Consequences of Brain Scanning Boxers
By Jason Chertoff, M.D., M.P.H.
Over the last year, boxing has seen a spike in traumatic brain injuries (TBI) and deaths secondary to injuries sustained in the ring. With these tragedies, many boxing professionals, celebrities, and commentators have proposed ideas to curtail this problem. One proposed solution, screening CT and MRI brain scans, seems to be gaining widespread support. For many reasons, which include violation of basic statistic principles and unintended downstream consequences, screening boxers with brain scans is deeply flawed and potentially hazardous.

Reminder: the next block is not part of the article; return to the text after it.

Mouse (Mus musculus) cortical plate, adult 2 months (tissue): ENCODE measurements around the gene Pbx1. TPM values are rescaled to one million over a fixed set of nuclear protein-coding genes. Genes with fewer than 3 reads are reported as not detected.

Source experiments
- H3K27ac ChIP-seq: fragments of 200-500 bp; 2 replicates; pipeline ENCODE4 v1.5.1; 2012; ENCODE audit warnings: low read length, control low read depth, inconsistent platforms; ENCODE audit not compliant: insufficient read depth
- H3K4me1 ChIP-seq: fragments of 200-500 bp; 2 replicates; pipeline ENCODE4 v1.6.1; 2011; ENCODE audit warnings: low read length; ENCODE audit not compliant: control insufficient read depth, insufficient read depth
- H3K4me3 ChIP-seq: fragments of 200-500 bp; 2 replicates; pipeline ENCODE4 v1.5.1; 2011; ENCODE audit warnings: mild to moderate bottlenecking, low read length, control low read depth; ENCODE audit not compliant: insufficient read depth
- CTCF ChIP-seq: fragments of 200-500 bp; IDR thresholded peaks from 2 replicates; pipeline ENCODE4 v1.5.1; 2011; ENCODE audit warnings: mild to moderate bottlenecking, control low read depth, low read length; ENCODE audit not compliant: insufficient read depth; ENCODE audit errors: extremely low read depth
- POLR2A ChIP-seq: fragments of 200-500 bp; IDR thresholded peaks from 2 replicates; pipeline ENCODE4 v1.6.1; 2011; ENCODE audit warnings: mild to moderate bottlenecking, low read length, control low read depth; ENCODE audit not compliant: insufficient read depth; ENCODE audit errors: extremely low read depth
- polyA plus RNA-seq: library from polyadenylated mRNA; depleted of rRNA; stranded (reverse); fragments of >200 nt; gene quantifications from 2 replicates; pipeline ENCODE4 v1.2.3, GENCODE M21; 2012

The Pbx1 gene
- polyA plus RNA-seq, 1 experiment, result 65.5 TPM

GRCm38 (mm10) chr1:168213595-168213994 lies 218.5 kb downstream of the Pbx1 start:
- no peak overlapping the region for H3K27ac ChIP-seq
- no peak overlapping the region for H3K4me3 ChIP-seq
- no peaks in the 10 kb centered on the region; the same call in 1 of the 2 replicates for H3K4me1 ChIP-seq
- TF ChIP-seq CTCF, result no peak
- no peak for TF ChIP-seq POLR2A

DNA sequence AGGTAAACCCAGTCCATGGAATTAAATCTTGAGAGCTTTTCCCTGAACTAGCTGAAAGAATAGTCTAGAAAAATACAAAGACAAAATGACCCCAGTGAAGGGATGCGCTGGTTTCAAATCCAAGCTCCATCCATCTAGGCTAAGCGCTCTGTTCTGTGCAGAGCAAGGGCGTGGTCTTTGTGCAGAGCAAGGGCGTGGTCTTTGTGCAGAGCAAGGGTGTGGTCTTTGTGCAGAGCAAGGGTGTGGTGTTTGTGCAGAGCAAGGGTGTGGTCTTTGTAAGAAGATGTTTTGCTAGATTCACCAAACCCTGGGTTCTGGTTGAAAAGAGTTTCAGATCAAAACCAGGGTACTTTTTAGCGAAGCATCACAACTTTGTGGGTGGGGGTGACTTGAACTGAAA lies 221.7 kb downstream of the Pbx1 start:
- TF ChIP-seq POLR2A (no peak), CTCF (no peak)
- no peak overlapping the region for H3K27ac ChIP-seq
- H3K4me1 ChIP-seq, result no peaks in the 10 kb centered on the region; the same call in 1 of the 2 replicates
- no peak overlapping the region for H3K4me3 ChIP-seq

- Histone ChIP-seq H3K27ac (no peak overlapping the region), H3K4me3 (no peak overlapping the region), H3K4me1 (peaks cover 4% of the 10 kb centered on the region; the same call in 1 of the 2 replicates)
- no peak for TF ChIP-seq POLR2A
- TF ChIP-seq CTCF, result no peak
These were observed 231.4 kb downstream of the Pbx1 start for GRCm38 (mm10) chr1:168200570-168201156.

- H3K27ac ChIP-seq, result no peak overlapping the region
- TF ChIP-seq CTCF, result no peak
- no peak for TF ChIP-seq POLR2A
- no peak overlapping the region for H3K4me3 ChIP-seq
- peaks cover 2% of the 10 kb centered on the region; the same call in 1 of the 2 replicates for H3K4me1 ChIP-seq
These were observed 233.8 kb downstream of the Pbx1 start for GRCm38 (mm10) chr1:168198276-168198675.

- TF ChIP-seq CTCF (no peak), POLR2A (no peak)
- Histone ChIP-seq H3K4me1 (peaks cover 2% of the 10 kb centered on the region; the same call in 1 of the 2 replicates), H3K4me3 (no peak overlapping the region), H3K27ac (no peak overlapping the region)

Tenants of population statistics require screening programs to meet certain criteria for them to be beneficial. First, the disease under investigation must be relatively common in the population being studied. For example, screening mammograms only benefit women in a specific age group, because outside of those ages, the disease is far too rare to realize any benefit. It is my contention that regardless of what modality is used (CT, MRI, etc.), TBI and death from boxing-related injuries are far too rare to benefit from screening. Next, the screening test must yield few false positives (also referred to as pseudodisease). An inherent characteristic of contemporary brain imaging is that it is exquisitely sensitive at detecting even the smallest, most negligible abnormalities. This means that screening young, healthy boxers will uncover considerable amounts of incidental findings and pseudodisease that ultimately have no bearing on TBI or death. Furthermore, screening tests must be highly accurate in their ability to detect the disease in its preclinical phase. For example, lung cancer screening with CT is effective and beneficial partly because lung cancer can be detected in its preclinical phase (small nodule before it grows and metastasizes). However, for TBI and death, one fundamental concern is that the preclinical phase likely does not exist. Finally, a screening test should be relatively low-risk and cause little morbidity. Unfortunately, as it relates to boxing, screening carries substantial risks, which are discussed below.